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poppyOn this day one hundred years ago two officers and fourteen men of The Loyal North Lancashire Regiment died in France when a shell fell in the middle of a convened orderly room at Beuvry. Another man, previously with the 1st Battalion, took his own life in the UK.

They shall grow not old, as we that are left grow old: Age shall not weary them, nor the years condemn. At the going down of the sun and in the morning, We will remember them.


1st Bn. War Diary: 26th January 1915

At BEUVRY. A quiet night for us but heavy and continuous firing in the direction of GIVENCHY. The companies were re-allotted to billets in the village on account of the fact that the Germans had shelled it the day before.

At 9.30hrs, orderly room was being held in ‘D’ Companies billets in a paved yard surrounded by buildings. It was a particularly large orderly room on account of yesterday’s being interrupted by our sudden move from BETHUNE.

A high explosive shell falling almost perpendicularly struck the yard in the midst of us and detonated with great violence. The havoc was awful.

2/Lt G. E. Bunderkin was killed. Lieut J. G. Halstead wounded (in legs and arm). 2/Lieut M E CALLARD very seriously wounded in both legs.

Sergt. Major T. Hodgson, Sergt. Veacock, Sergt. Haggerty, Coy Sergt. Major Marsh, Coy Sergt. Major Melia and seven other ranks were killed on the spot. There were eighteen wounded, one of whom Coy Sergt. Major Custis died of wounds the same day.

This is a terrible disaster and a very severe blow to the Battalion. We all regret the death of 2/Lt. Bunderkin was a most reliable officer and Sergt. Major Hodgeson particularly.

At BEUVRY. A quiet night for us but heavy and continuous firing in the direction of GIVENCHY. The companies were re-allotted to billets in the village on account of the fact that the Germans had shelled it the day before.

At 9.30hrs, orderly room was being held in ‘D’ Companies billets in a paved yard surrounded by buildings. It was a particularly large orderly room on account of yesterday’s being interrupted by our sudden move from BETHUNE.

A high explosive shell falling almost perpendicularly struck the yard in the midst of us and detonated with great violence. The havoc was awful.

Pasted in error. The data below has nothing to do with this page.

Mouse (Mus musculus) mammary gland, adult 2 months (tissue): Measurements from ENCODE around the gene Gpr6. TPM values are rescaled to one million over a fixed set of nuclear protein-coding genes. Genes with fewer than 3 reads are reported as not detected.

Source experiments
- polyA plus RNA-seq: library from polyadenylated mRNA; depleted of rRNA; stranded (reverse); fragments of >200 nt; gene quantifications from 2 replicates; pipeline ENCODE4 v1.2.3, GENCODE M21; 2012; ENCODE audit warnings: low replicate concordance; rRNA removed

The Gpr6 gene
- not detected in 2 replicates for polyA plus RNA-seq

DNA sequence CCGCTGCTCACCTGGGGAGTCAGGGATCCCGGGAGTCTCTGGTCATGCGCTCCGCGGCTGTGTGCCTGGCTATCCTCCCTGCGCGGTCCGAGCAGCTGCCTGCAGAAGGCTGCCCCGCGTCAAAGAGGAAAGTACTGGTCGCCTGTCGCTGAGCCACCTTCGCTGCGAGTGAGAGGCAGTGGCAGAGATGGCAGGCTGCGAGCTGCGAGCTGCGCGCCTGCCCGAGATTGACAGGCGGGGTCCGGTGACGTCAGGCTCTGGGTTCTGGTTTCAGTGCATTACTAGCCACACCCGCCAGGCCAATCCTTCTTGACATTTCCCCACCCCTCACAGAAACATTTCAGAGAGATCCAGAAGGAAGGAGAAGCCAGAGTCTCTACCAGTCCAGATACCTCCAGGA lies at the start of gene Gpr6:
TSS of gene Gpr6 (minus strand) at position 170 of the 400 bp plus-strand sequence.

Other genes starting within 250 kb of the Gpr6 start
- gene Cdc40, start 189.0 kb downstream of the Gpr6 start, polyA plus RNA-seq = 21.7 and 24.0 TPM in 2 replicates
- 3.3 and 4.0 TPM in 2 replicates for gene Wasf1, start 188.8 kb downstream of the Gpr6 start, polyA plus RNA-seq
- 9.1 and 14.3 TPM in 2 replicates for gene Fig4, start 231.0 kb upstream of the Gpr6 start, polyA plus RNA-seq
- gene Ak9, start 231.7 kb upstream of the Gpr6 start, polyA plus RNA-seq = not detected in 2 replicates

2/Lt G. E. Bunderkin was killed. Lieut J. G. Halstead wounded (in legs and arm). 2/Lieut M E Callard very seriously wounded in both legs.

Sergt. Major T. Hodgson, Sergt. Veacock, Sergt. Haggerty, Coy Sergt. Major Marsh, Coy Sergt. Major Melia and seven other ranks were killed on the spot. There were eighteen wounded, one of whom Coy Sergt. Major Custis died of wounds the same day.

This is a terrible disaster and a very severe blow to the Battalion. We all regret the death of 2/Lt. Bunderkin was a most reliable officer and Sergt. Major Hodgeson particularly


Second Lieutenant MALCOLM ERNEST CALLARD

callard-e-Malcolm Callard was the son of Ernest & Isabella Callard (nee Rumbelow) of Brownings Manor, Blackboys, Uckfield, Surrey. He married Margery L’Estrange Coomber on 30th September 1914 and they lived together at 50 Kensington Palace Mansions.

Malcolm sailed to France to join the 1st Battalion in the field on 7th December 1914 and the War Diary records that he arrived at Hazebrouck on the 16th.

On 26th January 1915 when the shell fell in the middle of the orderly room he was seriously wounded in both legs. He died of these wounds later that day.

Malcolm’s brother Stanley Edwin Callard, who was serving as a Second Lieutenant in the East Yorkshire Regiment, would be killed in action a few months later, 23rd April 1915.

Rank: Second Lieutenant
Date of Death: 26/01/1915* (DOW)
Age: 30
Regiment/Service: The Loyal North Lancashire Regiment, 1st Bn.
Cemetery: BETHUNE TOWN CEMETERY

*The CWGC website incorrectly shows his date of death as 25th January 1915.


There were some very experienced men killed in the orderly room shelling, three of whom had previously been awarded the Distinguished Conduct Medal for acts of Gallantry in the field.

Second Lieutenant GEOFFREY ERIC BURDEKIN (Sherwood Foresters (Notts and Derby Regiment) attached LNL)
2835 Acting Serjeant THOMAS AINSWORTH
1481 Corporal WALTER BROWN
2338 Corporal JOHN CRAIG
8284 Company Serjeant Major SAMUEL JOHN CUSTIS
2526 Private FRANK CUSTY
7235 Lance Corporal EDWIN EDWARDS D.C.M
2936 Corporal DENNIS FLANNERY
17592 Private WILLIAM GIBSON
8654 Serjeant JAMES JOSEPH HAGGERTY
4554 Regimental Serjeant Major THOMAS JOHN HODGSON D.C.M
1330 Company Serjeant Major FREDERICK WILLIAM MARSH D.C.M
533 Company Serjeant Major JOHN MELIA
8892 Serjeant JOHN ERIC VEACOCK
10672 Private FREDERICK WHITTAKER


 7270 Private Frederick MAYOR.

Frederick was born and enlisted in Preston. He landed with the 1st Battalion in France on 12th August 1914 and was present at Mons. He was back in the UK by January 1915 and died by his own hand at Blackburn on the 26th.

Rank: Private
Service No: 7270
Date of Death: 26/01/1915
Regiment/Service: The Loyal North Lancashire Regiment, Depot
Cemetery: SAMLESBURY (ST. LEONARD THE LESS) CHURCHYARD


Total Casualties to date (inclusive)

cross 533

Regulars
1st Battalion: 467 – Worst day: 22/12/1914 (89)
2nd Battalion: 52 – Worst day: 04/11/1914 (49)

Territorials
1/4th Battalion: 3
1/5th Battalion: 3

New Armies
7th Battalion: 1
10th Battalion: 1

Reserves and Home Service
Depot: 4
3rd Battalion: 1
Unknown: 1


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Paul McCormick

Paul McCormick is the creator and administrator for the Loyal North Lancashire Regiment website. Since 2010 he has been researching the soldiers that served during the First World War and sharing their stories on his website. You can contact Paul through the website 'Contact Me' page or on Twitter and Facebook.
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